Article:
The wheelchair men's doubles tournament was contested by the same eight players who contested the singles event. The top seed was given to the pair of Alfie Hewett and Gordon Reid, with the second seed given to Stéphane Houdet and Nicolas Peifer. Hewett and Reid faced Gustavo Fernández and Shingo Kunieda in the tournament's opening semifinal round, defeating them in two sets, while Houdet and Peifer took down Casey Ratzlaff and Joachim Gérard, also in two.[71][72] This set up a final between the two top seeds, which was won in two sets by the top-ranked duo of Hewett and Reid.[73]

Wheelchair Women's DoublesEdit

As with the men's tournament, the wheelchair women's doubles event was contested by the same group of eight players that played in the singles event. The semifinal round proved not to be a challenge for either of the two seeded pairs, as the top-seeded duo of Marjolein Buis and Diede de Groot defeated Angélica Bernal and Dana Mathewson [74] and he second-seeded pair of Yui Kamiji and Jordanne Whiley defeated Momoko Ohtani and Lucy Shuker, both in straight sets. In the final, Kamiji and Whiley were able to outlast Buis and de Groot, winning both sets by a score of 6–3, and earning their eleventh Grand Slam title together.[75]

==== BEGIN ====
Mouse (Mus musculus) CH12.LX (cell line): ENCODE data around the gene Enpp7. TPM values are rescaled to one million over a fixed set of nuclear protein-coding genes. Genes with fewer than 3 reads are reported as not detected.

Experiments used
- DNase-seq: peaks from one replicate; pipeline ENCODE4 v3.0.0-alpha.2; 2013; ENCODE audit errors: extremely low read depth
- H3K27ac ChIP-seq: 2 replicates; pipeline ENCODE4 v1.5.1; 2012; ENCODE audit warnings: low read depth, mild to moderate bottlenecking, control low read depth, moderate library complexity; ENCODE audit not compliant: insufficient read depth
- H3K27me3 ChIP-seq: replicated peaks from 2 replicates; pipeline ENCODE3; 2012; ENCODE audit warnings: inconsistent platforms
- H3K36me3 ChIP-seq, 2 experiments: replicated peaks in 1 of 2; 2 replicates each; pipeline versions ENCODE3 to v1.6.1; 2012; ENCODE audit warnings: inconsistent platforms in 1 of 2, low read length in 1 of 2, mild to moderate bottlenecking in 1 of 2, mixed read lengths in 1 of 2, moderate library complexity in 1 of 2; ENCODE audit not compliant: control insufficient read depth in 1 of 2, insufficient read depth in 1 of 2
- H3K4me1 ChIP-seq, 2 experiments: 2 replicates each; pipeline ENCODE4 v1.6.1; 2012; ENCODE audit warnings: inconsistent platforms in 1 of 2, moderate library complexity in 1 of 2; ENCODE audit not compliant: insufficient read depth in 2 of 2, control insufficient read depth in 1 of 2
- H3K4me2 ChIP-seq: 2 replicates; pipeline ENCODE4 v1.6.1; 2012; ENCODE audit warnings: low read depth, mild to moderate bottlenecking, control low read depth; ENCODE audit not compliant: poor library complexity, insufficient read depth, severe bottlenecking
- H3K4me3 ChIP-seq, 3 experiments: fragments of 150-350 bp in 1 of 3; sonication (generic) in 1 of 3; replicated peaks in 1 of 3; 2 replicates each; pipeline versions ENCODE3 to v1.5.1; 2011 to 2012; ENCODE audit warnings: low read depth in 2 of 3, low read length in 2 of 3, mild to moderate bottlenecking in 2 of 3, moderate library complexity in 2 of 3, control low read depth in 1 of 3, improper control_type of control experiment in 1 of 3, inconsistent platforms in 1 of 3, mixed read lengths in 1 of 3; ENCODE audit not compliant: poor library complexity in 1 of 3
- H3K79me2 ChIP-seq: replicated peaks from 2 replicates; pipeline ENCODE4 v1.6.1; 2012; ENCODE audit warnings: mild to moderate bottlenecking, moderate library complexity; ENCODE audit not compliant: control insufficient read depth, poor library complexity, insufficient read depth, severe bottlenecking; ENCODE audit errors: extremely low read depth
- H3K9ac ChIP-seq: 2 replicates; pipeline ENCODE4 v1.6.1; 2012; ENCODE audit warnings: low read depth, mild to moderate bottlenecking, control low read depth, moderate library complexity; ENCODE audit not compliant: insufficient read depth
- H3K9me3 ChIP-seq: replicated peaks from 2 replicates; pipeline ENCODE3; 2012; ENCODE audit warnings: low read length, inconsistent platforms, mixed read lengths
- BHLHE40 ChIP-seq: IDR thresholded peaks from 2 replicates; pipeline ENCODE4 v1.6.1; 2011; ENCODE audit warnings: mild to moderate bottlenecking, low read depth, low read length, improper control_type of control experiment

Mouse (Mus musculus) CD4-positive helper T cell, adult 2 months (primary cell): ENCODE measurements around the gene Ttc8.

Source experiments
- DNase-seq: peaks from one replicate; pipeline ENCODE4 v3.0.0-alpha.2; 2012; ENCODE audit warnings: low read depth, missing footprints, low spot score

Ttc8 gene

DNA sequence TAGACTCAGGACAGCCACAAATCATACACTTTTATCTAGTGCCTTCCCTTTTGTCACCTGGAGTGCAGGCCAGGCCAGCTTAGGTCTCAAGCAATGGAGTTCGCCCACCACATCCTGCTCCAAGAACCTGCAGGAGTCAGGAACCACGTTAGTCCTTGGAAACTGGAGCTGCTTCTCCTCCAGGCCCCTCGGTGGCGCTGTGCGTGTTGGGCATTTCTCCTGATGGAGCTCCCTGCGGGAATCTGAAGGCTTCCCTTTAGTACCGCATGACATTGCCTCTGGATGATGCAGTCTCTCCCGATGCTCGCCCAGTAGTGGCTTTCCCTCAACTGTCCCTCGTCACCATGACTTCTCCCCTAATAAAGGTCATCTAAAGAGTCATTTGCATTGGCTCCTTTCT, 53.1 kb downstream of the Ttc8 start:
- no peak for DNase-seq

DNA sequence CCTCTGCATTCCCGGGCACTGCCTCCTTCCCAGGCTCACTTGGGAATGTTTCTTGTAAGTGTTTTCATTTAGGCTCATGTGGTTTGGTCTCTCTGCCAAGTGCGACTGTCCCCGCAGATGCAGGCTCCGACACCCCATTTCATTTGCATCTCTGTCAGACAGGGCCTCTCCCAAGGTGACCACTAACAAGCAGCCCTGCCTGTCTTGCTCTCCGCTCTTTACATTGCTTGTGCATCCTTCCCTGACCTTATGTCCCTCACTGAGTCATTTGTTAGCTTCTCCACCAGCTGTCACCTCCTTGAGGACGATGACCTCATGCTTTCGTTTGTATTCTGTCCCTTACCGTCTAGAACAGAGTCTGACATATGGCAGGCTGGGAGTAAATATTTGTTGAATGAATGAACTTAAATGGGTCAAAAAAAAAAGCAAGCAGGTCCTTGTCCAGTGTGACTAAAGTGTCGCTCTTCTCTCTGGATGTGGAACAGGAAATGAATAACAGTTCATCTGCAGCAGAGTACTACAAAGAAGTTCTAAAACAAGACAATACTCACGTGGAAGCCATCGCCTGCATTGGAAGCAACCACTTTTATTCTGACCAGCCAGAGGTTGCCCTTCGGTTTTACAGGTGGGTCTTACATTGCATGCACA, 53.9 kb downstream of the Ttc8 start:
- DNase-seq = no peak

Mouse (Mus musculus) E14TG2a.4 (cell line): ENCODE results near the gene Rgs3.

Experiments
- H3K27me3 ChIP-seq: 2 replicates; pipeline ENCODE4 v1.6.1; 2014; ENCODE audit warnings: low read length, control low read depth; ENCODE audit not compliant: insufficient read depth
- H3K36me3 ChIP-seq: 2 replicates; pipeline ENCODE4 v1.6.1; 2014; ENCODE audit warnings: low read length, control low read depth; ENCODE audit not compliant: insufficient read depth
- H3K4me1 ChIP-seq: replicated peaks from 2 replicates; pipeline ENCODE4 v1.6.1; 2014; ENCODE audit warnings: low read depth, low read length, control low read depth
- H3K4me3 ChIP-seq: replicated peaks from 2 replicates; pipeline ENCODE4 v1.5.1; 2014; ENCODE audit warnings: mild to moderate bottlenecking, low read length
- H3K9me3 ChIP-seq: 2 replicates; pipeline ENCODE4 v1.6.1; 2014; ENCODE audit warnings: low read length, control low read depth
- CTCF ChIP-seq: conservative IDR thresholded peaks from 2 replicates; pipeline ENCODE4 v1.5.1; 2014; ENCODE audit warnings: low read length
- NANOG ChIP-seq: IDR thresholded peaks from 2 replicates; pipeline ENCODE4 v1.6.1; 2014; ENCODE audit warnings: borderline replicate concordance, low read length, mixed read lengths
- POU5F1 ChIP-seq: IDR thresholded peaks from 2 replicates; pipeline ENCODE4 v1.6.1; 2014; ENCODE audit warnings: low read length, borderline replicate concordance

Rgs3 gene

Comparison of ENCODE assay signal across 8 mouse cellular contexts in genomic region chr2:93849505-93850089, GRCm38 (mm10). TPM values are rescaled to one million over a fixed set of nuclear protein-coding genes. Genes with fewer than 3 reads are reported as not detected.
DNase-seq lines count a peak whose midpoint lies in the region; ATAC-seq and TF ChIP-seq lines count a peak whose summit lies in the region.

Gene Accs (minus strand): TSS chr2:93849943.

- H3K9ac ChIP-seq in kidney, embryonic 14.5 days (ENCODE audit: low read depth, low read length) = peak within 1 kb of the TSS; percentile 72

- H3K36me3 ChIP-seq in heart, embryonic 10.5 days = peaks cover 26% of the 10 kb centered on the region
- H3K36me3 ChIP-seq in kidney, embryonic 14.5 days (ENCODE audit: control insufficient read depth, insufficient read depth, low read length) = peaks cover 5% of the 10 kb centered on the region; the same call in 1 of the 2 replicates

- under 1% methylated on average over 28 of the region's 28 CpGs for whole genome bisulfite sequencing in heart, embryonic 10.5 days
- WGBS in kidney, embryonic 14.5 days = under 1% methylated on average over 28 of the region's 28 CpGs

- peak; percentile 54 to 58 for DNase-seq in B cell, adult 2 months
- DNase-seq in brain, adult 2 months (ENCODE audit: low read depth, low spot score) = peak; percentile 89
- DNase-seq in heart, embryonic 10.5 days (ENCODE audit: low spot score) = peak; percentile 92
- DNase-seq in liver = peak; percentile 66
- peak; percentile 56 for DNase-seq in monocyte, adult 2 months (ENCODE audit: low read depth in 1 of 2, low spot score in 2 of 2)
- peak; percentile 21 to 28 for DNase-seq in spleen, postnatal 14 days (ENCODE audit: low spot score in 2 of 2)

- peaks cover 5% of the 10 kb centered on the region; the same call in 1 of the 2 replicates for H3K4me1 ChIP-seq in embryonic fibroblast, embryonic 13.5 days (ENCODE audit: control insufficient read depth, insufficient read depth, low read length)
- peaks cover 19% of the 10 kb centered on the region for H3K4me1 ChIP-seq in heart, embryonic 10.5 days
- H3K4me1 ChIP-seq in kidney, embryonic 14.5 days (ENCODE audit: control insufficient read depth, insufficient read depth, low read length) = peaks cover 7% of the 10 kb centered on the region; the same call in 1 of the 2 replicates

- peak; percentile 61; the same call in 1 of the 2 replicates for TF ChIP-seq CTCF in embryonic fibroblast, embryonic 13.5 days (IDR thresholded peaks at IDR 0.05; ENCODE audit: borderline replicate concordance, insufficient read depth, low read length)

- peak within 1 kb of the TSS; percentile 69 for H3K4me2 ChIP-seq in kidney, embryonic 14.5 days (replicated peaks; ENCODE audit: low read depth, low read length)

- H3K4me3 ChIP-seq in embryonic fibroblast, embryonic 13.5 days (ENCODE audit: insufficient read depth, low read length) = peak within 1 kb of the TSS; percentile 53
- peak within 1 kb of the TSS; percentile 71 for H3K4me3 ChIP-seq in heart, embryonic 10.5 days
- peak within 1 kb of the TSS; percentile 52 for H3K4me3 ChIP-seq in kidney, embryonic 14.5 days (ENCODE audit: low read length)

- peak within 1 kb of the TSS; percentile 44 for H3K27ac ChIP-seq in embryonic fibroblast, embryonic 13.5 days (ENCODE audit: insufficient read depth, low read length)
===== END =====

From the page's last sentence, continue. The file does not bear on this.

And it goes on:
Wheelchair Quad DoublesEdit

The wheelchair quad doubles event was the smallest at the tournament, with only four players (the same four that contested the singles event) competing. As a result, there was only one match played to determine the champion. In the first set, underdogs Sam Schröder and David Wagner jumped out to an early lead by winning the first set 6–3, but Dylan Alcott and Andy Lapthorne battled back to force a third with a 6–4 second-set victory. The third set was not played traditionally, but rather as just a tiebreak, which was won 10–8 by Alcott and Lapthorne to secure them the wheelchair quad doubles title.[76]

Point distribution and prize moneyEdit

Point distributionEdit